Fan, an Irish wolfhound belonging to an officer of the 88th New York Infantry, a regiment of the famed Irish Brigade, is nearly lost to history. But she survives in at least one historic reference, a touching incident recounted In the Irish Brigade’s 1866 history, “The Irish Brigade and Its Campaigns,” by Daniel Power Conyngham.
Some people are reminded of Fan by the Irish Brigade monument at Gettysburg, known not only for its spectacular artistry but especially for its depiction of a steadfast Irish wolfhound.
National Park Service rangers at Gettysburg National Military Park confirm that the figure does not represent a specific dog but instead symbolizes faithfulness. At the time of the monument’s dedication in 1888, Irish wolfhounds were believed to have gone extinct. An inscription attributed to the sculptor, William Rudolph O’Donovan, appears between the paws of the dog statue and states, “This, in the matter of size and structure, truthfully represents the Irish wolf-hound, a dog which has been extinct for more than a hundred years.” Happily, these gentle giants were not extinct, and their population has since rebounded.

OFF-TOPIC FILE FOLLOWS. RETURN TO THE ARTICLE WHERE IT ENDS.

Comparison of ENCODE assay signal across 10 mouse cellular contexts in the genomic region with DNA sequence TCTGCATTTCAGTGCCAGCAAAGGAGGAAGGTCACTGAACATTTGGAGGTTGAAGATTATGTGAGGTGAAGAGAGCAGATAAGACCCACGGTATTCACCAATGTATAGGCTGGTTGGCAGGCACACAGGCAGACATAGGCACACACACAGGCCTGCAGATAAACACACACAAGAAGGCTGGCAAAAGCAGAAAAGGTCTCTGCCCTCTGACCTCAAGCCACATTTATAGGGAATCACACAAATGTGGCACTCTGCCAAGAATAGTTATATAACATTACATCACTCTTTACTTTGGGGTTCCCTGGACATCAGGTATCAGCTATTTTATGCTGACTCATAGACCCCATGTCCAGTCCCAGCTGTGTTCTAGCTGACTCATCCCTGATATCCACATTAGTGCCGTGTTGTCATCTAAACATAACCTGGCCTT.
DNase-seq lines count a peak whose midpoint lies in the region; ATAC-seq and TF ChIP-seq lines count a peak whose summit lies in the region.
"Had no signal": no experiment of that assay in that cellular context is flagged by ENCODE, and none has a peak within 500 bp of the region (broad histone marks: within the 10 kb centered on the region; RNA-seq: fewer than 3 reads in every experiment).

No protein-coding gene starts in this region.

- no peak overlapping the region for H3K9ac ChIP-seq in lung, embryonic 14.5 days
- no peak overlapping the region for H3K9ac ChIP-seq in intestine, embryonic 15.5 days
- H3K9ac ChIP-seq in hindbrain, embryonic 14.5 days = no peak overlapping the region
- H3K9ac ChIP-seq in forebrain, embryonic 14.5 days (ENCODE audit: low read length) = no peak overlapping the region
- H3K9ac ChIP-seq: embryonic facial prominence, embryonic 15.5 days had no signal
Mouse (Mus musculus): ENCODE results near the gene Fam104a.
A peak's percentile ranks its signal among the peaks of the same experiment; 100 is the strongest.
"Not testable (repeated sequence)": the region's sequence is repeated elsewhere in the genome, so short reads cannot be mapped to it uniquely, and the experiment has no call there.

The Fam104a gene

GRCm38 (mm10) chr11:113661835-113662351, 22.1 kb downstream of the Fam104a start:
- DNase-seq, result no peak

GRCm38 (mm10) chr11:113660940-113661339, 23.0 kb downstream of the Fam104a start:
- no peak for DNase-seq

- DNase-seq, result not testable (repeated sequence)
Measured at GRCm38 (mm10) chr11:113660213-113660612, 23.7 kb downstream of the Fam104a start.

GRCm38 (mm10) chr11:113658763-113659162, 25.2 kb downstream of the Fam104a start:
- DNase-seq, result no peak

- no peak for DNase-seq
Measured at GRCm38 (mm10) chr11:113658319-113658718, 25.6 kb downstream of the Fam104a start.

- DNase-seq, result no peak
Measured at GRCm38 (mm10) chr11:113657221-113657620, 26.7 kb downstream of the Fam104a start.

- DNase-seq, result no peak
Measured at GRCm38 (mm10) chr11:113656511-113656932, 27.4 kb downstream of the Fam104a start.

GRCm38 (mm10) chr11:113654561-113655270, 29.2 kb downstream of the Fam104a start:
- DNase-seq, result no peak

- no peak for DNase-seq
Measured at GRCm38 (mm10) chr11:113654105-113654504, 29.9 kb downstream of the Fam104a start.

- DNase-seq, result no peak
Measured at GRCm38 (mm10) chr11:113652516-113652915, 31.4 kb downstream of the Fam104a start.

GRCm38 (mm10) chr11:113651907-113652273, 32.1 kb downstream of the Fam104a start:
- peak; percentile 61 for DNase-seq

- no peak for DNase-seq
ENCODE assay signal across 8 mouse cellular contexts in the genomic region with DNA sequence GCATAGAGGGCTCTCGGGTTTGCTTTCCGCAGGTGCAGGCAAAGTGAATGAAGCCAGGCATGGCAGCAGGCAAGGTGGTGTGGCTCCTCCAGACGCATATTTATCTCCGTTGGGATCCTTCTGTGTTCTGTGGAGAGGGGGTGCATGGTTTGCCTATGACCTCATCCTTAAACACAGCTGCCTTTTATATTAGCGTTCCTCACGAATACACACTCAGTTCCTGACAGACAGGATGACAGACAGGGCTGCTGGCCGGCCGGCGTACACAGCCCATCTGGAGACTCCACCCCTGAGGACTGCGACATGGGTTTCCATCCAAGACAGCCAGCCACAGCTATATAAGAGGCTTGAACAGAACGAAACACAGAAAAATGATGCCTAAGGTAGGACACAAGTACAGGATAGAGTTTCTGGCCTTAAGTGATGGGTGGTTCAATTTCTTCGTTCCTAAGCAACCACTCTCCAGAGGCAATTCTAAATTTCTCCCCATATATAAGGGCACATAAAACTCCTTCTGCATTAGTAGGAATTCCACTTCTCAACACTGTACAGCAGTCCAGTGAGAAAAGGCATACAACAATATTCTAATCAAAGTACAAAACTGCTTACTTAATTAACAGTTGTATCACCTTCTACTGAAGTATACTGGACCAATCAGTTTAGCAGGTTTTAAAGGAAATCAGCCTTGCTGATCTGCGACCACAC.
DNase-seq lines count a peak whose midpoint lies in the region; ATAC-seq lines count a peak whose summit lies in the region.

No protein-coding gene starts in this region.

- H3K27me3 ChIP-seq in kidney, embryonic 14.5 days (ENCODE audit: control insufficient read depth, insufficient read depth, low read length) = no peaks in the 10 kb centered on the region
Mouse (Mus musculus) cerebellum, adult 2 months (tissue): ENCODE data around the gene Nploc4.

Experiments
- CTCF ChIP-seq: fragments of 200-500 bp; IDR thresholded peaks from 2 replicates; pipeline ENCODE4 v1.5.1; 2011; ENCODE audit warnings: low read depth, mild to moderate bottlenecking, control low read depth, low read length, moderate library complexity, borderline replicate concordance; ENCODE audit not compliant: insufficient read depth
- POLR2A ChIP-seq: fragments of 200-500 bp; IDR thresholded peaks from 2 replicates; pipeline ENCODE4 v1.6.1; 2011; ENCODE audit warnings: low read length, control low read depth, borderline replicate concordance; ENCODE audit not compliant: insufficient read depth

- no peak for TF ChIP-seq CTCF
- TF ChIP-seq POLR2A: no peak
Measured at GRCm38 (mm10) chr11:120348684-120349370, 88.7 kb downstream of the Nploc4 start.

Below is Conyngham’s brief account of Fan’s actions on the battlefield, and her tender regard for one particular soldier. I have occasionally heard people refer to the wolfhound on the Irish Brigade monument as Fan, and though the figure doesn’t actually represent her, it is wonderful to know that the majestic dog still calls to mind one who bravely accompanied her soldiers and deserves to be remembered even now, in the 21st Century.
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